Sogavare’s grip on power could also be tested if he left the country, due to a parliamentary system that relies on maintaining alliances to retain power...

“The government is not stable enough for him to leave,” the source said, referring to the prime minister...

The United States retains strong support in the Malaita province, which provides a large voting bloc in parliament.

Pro-Taiwan residents in Malaita this week asked the Solomon Islands government to grant the province independence, according to a letter of demand seen by Reuters.

U.S. reassessing aid to Solomon Islands after Taiwan ties cut - Reuters

Asked at a budget hearing in the House of Representatives Committee on Foreign Affairs whether any funds would be directed to the Solomon Islands in fiscal 2020, Gloria Steele, acting assistant administrator of USAID’s Asia bureau, replied: “We are reassessing our assistance to the Solomon Islands at this point.”


China Railway Engineering Corporation announces a subsidiary has won a $825m contract for the Solomon Islands gold ridge mine, both strip and underground mining

Background - 2017 - Can the Solomon Islands' Gold Ridge Mine serve as a new model for resource extraction in the South Pacific?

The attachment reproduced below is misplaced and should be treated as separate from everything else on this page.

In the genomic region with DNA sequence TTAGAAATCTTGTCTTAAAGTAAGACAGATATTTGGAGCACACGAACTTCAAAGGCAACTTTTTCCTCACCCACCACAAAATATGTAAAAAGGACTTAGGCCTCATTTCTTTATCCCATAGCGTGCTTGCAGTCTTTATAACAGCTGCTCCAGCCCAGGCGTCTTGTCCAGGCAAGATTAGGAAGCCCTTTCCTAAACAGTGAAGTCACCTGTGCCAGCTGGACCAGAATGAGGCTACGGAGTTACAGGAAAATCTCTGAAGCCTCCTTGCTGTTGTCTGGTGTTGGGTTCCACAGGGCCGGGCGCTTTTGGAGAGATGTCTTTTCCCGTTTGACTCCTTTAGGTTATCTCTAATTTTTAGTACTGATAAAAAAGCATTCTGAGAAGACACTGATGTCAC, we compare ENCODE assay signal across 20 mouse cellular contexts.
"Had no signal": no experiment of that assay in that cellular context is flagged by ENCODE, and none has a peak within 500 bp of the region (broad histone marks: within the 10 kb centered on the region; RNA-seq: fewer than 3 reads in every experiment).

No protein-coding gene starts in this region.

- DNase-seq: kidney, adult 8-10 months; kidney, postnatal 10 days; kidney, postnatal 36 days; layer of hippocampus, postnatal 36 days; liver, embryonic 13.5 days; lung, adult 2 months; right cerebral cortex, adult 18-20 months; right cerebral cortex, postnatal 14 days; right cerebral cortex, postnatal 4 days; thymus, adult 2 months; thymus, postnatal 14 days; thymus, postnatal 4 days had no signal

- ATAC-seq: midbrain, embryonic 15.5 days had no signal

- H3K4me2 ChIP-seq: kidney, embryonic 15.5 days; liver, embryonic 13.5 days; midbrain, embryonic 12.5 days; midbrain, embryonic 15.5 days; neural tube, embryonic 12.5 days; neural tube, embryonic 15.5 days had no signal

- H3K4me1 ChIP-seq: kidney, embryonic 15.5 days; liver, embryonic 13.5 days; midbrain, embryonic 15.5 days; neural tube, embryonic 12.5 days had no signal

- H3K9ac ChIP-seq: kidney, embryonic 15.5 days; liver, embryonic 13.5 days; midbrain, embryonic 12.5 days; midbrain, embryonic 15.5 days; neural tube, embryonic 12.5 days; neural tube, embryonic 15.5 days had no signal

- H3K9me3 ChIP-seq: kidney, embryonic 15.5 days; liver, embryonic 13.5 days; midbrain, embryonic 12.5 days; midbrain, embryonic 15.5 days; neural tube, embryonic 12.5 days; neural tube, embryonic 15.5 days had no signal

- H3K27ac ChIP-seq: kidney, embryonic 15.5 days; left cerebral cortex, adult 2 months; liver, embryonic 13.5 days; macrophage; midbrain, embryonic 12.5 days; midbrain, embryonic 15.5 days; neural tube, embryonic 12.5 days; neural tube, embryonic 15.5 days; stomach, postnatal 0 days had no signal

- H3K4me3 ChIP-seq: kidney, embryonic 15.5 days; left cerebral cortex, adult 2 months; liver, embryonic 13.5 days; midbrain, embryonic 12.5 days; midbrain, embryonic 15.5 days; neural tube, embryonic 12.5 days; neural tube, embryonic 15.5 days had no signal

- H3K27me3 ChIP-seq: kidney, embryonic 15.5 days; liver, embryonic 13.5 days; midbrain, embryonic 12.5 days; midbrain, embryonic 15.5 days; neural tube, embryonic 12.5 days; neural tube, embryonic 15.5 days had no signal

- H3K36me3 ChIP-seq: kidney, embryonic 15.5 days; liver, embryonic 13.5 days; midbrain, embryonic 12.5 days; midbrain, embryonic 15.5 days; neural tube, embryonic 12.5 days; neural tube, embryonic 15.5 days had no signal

The incident was the first major test for the new landowner-led company, Gold Ridge Community Investment, which had taken ownership of the mine only the year before. After 17 years of foreign ownership and a checkered environmental history, the Gold Ridge mine is now being led by a local landowner-driven joint venture that is emerging as a potential new mine management model in the Pacific Islands region.

Tuvalu parliament picks new PM in potential blow for Taiwan | Taiwan News | Al Jazeera

Former Tuvalu Prime Minister Enele Sopoaga, a strong supporter of Taiwan, had been expected to hold onto power after he retained his seat at a general election earlier this month.

But the country's 16-person parliament instead selected Kausea Natano as Tuvalu's new leader, Silafaga Lalua, a spokeswoman for the government told Reuters news agency.

Could Kiribati be next?

5. Not sharing credit data

Alibaba and Tencent refuse to hand loans data to Beijing | Financial Times $$

The People’s Bank of China launched Baihang, a private credit scoring company, in March 2018...

Tencent’s Tencent Credit and Alibaba’s Sesame Credit, part of its Ant Financial payments affiliate, were forced to abandon their own attempts at building credit-scoring schemes after the PBoC revoked their permissions to do so in February 2018...